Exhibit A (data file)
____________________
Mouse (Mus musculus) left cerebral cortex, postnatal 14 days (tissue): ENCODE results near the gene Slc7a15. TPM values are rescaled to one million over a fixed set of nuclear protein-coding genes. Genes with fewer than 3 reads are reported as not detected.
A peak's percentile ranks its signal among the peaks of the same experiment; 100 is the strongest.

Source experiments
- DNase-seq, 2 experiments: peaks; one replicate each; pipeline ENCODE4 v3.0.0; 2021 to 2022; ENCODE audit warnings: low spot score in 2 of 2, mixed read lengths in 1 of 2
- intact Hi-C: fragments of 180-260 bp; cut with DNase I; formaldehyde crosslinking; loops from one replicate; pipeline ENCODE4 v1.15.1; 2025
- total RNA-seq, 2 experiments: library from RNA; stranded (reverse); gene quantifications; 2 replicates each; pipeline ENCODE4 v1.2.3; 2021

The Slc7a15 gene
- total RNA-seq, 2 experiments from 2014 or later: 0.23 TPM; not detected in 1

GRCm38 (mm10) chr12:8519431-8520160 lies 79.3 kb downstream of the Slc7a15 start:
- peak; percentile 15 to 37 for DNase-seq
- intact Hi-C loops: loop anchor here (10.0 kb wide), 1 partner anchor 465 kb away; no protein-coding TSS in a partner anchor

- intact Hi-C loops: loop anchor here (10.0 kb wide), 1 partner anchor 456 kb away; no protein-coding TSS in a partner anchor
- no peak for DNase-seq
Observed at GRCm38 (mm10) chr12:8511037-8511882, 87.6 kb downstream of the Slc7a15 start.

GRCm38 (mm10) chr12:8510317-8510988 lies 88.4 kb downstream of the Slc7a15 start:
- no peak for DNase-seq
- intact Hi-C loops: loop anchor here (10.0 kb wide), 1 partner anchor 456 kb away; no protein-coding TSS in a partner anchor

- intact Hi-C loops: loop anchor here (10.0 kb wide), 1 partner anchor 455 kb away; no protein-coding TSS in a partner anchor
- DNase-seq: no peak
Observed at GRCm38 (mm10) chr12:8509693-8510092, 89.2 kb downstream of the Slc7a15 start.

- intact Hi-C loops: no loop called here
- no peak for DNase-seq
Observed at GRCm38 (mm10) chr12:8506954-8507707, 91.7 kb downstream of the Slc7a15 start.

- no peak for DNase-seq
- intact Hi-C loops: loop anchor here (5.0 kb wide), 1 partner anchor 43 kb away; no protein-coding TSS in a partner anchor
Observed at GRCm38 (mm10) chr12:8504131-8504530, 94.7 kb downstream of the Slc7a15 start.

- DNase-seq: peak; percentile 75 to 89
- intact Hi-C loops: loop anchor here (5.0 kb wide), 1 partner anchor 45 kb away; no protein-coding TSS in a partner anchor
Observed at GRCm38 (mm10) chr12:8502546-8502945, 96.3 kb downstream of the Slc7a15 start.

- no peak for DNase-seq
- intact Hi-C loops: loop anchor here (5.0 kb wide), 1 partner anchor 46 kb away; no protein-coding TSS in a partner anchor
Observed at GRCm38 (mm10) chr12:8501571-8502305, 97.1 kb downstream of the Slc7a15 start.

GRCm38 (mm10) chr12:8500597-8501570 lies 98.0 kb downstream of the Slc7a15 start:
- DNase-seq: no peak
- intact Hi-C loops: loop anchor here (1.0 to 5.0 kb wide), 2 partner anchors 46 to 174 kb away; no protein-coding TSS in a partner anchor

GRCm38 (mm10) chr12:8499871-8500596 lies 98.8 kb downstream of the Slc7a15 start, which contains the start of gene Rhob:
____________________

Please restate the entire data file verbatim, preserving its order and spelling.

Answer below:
Mouse (Mus musculus) left cerebral cortex, postnatal 14 days (tissue): ENCODE results near the gene Slc7a15. TPM values are rescaled to one million over a fixed set of nuclear protein-coding genes. Genes with fewer than 3 reads are reported as not detected.
A peak's percentile ranks its signal among the peaks of the same experiment; 100 is the strongest.

Source experiments
- DNase-seq, 2 experiments: peaks; one replicate each; pipeline ENCODE4 v3.0.0; 2021 to 2022; ENCODE audit warnings: low spot score in 2 of 2, mixed read lengths in 1 of 2
- intact Hi-C: fragments of 180-260 bp; cut with DNase I; formaldehyde crosslinking; loops from one replicate; pipeline ENCODE4 v1.15.1; 2025
- total RNA-seq, 2 experiments: library from RNA; stranded (reverse); gene quantifications; 2 replicates each; pipeline ENCODE4 v1.2.3; 2021

The Slc7a15 gene
- total RNA-seq, 2 experiments from 2014 or later: 0.23 TPM; not detected in 1

GRCm38 (mm10) chr12:8519431-8520160 lies 79.3 kb downstream of the Slc7a15 start:
- peak; percentile 15 to 37 for DNase-seq
- intact Hi-C loops: loop anchor here (10.0 kb wide), 1 partner anchor 465 kb away; no protein-coding TSS in a partner anchor

- intact Hi-C loops: loop anchor here (10.0 kb wide), 1 partner anchor 456 kb away; no protein-coding TSS in a partner anchor
- no peak for DNase-seq
Observed at GRCm38 (mm10) chr12:8511037-8511882, 87.6 kb downstream of the Slc7a15 start.

GRCm38 (mm10) chr12:8510317-8510988 lies 88.4 kb downstream of the Slc7a15 start:
- no peak for DNase-seq
- intact Hi-C loops: loop anchor here (10.0 kb wide), 1 partner anchor 456 kb away; no protein-coding TSS in a partner anchor

- intact Hi-C loops: loop anchor here (10.0 kb wide), 1 partner anchor 455 kb away; no protein-coding TSS in a partner anchor
- DNase-seq: no peak
Observed at GRCm38 (mm10) chr12:8509693-8510092, 89.2 kb downstream of the Slc7a15 start.

- intact Hi-C loops: no loop called here
- no peak for DNase-seq
Observed at GRCm38 (mm10) chr12:8506954-8507707, 91.7 kb downstream of the Slc7a15 start.

- no peak for DNase-seq
- intact Hi-C loops: loop anchor here (5.0 kb wide), 1 partner anchor 43 kb away; no protein-coding TSS in a partner anchor
Observed at GRCm38 (mm10) chr12:8504131-8504530, 94.7 kb downstream of the Slc7a15 start.

- DNase-seq: peak; percentile 75 to 89
- intact Hi-C loops: loop anchor here (5.0 kb wide), 1 partner anchor 45 kb away; no protein-coding TSS in a partner anchor
Observed at GRCm38 (mm10) chr12:8502546-8502945, 96.3 kb downstream of the Slc7a15 start.

- no peak for DNase-seq
- intact Hi-C loops: loop anchor here (5.0 kb wide), 1 partner anchor 46 kb away; no protein-coding TSS in a partner anchor
Observed at GRCm38 (mm10) chr12:8501571-8502305, 97.1 kb downstream of the Slc7a15 start.

GRCm38 (mm10) chr12:8500597-8501570 lies 98.0 kb downstream of the Slc7a15 start:
- DNase-seq: no peak
- intact Hi-C loops: loop anchor here (1.0 to 5.0 kb wide), 2 partner anchors 46 to 174 kb away; no protein-coding TSS in a partner anchor

GRCm38 (mm10) chr12:8499871-8500596 lies 98.8 kb downstream of the Slc7a15 start, which contains the start of gene Rhob: